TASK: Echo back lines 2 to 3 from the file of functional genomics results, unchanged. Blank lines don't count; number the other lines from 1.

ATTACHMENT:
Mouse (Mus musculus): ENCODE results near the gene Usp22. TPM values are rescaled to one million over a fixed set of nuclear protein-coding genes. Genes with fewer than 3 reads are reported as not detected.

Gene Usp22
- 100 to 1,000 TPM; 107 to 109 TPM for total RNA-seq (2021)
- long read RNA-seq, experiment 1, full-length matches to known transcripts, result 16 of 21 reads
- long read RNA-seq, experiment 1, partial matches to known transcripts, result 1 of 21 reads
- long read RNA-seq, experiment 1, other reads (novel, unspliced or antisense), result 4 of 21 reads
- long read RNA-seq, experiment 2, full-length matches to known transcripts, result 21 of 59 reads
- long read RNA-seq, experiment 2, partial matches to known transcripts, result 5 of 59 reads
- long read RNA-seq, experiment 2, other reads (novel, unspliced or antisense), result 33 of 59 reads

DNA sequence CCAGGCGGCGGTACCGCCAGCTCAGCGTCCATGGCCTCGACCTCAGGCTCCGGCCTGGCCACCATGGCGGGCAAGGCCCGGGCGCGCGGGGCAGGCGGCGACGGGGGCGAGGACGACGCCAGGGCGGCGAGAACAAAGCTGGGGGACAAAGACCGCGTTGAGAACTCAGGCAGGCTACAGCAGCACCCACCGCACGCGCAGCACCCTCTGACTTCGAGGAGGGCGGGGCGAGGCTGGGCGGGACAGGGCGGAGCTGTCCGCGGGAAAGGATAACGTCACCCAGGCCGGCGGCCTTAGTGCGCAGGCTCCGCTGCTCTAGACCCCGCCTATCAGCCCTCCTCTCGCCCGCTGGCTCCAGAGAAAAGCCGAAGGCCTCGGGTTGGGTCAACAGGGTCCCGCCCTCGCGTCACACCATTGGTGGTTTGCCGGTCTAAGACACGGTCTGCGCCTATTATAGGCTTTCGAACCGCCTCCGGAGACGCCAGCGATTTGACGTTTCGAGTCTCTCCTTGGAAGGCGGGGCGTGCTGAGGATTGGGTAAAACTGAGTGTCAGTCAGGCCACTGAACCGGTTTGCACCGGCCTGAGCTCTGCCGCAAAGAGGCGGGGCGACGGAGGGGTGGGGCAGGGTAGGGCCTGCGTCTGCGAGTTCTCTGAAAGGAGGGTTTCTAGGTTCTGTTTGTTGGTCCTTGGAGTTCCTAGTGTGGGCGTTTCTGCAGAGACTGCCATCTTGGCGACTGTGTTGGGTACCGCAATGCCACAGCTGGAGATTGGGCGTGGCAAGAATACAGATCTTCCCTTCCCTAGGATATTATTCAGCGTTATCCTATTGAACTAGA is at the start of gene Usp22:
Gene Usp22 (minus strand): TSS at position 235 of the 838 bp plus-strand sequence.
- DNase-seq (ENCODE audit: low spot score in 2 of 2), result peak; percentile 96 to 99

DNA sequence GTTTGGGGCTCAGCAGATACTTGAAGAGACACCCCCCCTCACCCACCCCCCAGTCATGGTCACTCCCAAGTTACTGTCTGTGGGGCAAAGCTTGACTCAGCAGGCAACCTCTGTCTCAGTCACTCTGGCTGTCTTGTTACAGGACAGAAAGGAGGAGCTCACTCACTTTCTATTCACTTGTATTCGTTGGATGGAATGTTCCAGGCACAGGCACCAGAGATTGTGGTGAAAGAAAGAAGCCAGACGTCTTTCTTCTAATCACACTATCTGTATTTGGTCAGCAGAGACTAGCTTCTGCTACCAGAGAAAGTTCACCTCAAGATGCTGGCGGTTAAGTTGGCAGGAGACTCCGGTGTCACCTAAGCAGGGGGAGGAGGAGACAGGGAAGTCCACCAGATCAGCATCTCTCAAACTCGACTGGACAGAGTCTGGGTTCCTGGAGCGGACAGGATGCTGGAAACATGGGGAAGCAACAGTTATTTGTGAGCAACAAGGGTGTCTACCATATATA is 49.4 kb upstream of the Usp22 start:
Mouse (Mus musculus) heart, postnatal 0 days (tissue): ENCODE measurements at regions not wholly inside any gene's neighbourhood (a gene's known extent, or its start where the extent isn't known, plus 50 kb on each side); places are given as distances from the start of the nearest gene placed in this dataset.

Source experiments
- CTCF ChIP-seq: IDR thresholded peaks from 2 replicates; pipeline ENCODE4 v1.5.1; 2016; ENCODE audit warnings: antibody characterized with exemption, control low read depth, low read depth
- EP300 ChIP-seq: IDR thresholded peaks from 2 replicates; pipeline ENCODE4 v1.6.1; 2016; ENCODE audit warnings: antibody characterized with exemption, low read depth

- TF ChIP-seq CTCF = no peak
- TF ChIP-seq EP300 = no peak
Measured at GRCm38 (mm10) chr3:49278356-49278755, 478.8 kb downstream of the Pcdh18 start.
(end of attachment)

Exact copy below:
Gene Usp22
- 100 to 1,000 TPM; 107 to 109 TPM for total RNA-seq (2021)